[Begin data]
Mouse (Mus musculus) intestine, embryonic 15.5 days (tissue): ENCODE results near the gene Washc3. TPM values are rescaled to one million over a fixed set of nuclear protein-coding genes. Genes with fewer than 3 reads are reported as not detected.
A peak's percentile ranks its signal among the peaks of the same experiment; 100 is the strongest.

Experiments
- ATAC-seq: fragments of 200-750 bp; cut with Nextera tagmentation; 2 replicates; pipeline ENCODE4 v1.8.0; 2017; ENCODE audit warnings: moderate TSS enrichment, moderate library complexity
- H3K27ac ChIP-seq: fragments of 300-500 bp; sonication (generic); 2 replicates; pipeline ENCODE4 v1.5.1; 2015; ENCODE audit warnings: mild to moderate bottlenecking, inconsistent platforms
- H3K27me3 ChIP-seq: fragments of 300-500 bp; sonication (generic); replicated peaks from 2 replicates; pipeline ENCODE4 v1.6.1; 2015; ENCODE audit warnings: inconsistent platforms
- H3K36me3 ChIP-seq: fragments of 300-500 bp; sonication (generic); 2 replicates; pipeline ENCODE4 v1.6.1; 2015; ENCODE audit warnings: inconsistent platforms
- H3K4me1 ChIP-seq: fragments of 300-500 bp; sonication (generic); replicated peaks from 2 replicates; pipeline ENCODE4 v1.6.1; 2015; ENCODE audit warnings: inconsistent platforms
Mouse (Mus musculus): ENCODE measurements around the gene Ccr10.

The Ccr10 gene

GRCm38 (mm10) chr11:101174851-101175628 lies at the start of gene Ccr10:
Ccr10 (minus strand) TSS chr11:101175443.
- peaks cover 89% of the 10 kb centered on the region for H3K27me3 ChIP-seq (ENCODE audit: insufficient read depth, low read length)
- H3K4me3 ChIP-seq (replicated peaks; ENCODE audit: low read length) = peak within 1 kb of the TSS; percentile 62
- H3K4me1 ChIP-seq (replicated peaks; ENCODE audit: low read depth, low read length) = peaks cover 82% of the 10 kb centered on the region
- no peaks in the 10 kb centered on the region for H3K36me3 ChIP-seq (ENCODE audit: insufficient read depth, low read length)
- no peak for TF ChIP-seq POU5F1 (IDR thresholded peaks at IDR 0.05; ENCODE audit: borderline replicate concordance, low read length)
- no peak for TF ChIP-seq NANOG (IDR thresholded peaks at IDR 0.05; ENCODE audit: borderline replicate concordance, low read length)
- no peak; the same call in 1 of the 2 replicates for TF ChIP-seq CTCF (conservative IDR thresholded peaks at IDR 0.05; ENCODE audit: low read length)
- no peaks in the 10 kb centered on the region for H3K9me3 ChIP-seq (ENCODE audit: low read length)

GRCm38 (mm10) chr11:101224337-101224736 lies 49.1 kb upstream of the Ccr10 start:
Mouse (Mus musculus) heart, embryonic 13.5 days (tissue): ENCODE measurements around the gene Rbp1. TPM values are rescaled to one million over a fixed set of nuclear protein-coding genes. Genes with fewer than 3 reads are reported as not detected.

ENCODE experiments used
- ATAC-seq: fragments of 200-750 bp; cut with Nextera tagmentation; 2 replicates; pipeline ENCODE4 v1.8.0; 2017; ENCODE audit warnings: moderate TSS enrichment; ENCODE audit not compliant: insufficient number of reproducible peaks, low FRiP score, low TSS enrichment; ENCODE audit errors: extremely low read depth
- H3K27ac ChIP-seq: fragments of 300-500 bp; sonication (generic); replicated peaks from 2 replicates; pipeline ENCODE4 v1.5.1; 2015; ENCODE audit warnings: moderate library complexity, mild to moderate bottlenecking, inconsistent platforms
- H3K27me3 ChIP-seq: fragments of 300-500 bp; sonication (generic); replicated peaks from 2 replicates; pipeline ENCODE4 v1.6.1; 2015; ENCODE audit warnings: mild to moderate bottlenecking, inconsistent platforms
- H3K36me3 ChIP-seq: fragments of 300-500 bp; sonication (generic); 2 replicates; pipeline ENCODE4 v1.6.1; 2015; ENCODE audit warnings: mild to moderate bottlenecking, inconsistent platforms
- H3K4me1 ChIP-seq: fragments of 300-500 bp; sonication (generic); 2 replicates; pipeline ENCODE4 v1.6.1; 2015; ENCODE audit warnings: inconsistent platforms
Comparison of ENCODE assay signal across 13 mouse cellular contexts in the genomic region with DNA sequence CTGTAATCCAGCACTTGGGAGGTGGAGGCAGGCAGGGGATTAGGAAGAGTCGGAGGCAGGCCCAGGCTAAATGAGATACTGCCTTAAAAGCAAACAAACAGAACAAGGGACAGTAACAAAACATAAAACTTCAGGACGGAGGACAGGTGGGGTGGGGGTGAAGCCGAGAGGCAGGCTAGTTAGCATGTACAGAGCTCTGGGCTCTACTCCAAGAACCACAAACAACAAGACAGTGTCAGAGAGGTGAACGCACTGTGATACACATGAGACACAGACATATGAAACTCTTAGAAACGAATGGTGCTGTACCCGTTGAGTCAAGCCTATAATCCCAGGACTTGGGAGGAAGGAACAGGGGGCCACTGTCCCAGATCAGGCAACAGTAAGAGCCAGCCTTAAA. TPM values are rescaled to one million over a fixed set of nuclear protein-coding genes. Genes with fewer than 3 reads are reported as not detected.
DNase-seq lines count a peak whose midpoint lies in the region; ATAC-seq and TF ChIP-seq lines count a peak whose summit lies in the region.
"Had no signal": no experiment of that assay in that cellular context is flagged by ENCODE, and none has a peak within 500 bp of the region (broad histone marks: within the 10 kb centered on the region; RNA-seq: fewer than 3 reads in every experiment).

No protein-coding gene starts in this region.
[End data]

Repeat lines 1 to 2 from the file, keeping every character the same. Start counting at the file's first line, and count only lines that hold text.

Mouse (Mus musculus) intestine, embryonic 15.5 days (tissue): ENCODE results near the gene Washc3. TPM values are rescaled to one million over a fixed set of nuclear protein-coding genes. Genes with fewer than 3 reads are reported as not detected.
A peak's percentile ranks its signal among the peaks of the same experiment; 100 is the strongest.